"I have heard it asserted by some, that as America hath flourished under her former connection with Great Britain that the same connection is necessary towards her future happiness, and will always have the same effect. Nothing can be more fallacious than this kind of argument. We may as well assert that because a child has thrived upon milk that it is never to have meat, or that the first twenty years of our lives is to become a precedent for the next twenty. But even this is admitting more than is true, for I answer roundly, that America would have flourished as much, and probably much more, had no European power had any thing to do with her. The commerce, by which she hath enriched herself, are the necessaries of life, and will always have a market while eating is the custom of Europe.
"But she has protected us, say some. That she has engrossed us is true, and defended the continent at our expense as well as her own is admitted, and she would have defended Turkey from the same motive, viz. the sake of trade and dominion.
"Alas! we have been long led away by ancient prejudices, and made large sacrifices to superstition. We have boasted the protection of Great Britain, without considering, that her motive was interest not attachment; that she did not protect us from our enemies on our account, but from her enemies on her own account, from those who had no quarrel with us on any other account, and who will always be our enemies on the same account. Let Britain wave her pretensions to the continent, or the continent throw off the dependence, and we should be at peace with France and Spain were they at war with Britain. The miseries of Hanover last war ought to warn us against connections.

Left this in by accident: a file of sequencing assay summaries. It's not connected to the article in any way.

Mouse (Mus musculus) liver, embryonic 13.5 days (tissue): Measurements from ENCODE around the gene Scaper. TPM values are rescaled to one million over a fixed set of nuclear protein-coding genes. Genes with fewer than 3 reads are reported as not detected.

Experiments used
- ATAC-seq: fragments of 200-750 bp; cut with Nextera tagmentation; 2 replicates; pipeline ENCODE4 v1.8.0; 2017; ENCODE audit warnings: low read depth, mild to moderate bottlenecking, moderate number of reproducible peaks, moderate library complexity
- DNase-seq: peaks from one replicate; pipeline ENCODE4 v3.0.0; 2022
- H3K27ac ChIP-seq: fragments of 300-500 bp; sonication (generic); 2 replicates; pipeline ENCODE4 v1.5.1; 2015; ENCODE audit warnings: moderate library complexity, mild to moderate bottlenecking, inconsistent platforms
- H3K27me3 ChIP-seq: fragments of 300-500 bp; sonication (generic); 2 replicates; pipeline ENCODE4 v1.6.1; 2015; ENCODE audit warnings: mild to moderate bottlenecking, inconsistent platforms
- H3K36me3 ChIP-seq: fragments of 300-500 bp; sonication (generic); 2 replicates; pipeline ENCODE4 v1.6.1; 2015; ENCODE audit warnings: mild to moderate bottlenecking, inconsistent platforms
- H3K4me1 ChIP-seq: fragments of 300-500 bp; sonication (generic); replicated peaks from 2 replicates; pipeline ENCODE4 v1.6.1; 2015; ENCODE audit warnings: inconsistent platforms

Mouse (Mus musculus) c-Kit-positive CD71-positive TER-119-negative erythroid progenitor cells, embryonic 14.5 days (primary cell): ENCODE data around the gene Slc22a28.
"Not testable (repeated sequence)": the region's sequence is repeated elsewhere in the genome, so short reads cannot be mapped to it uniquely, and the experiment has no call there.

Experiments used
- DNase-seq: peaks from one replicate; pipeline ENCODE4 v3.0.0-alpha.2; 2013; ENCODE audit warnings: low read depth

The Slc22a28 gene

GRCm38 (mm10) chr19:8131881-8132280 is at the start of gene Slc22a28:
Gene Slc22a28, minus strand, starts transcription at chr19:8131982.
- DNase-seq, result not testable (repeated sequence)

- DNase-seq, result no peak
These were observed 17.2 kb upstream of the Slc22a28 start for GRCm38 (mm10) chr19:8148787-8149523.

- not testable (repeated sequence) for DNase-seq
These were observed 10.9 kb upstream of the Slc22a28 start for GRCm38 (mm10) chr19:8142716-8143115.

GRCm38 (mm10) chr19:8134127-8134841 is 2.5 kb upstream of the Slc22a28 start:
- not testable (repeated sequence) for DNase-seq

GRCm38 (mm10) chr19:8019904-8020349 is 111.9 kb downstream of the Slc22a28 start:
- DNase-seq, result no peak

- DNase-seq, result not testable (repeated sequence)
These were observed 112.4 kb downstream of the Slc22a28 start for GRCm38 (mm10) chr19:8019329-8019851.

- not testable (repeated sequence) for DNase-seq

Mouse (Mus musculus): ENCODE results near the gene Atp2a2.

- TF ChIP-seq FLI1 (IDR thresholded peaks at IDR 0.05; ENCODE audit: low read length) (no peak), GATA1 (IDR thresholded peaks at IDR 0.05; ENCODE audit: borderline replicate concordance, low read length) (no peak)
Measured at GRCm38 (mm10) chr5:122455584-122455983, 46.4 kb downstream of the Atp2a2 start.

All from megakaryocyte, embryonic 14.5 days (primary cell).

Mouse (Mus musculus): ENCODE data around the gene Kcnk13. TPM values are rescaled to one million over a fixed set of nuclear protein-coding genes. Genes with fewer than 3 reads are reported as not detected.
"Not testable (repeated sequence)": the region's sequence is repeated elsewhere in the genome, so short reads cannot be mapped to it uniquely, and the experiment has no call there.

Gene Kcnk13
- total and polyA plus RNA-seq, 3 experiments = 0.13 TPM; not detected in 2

"It has lately been asserted in parliament, that the colonies have no relation to each other but through the parent country, i.e. that Pennsylvania and the Jerseys, and so on for the rest, are sister colonies by the way of England; this is certainly a very round-about way of proving relationship, but it is the nearest and only true way of proving enemyship, if I may so call it. France and Spain never were, nor perhaps ever will be our enemies as Americans, but as our being the subjects of Great Britain."
Thomas Paine. Common Sense; Addressed to the Inhabitants of America, On the following interesting subjects. I. Of the Origin and Design of Government in general, with concise Remarks on the English Constitution. II. Of Monarchy and Hereditary Succession. III. Thoughts on the present State of American Affairs. IV. Of the present Ability of America, with some miscellaneous Reflections. (Philadelphia: R. Bell, 1776) 29-34.
Read the Revolution is published biweekly by the Museum of the American Revolution to inspire learning about the history of the American Revolution and its ongoing relevance.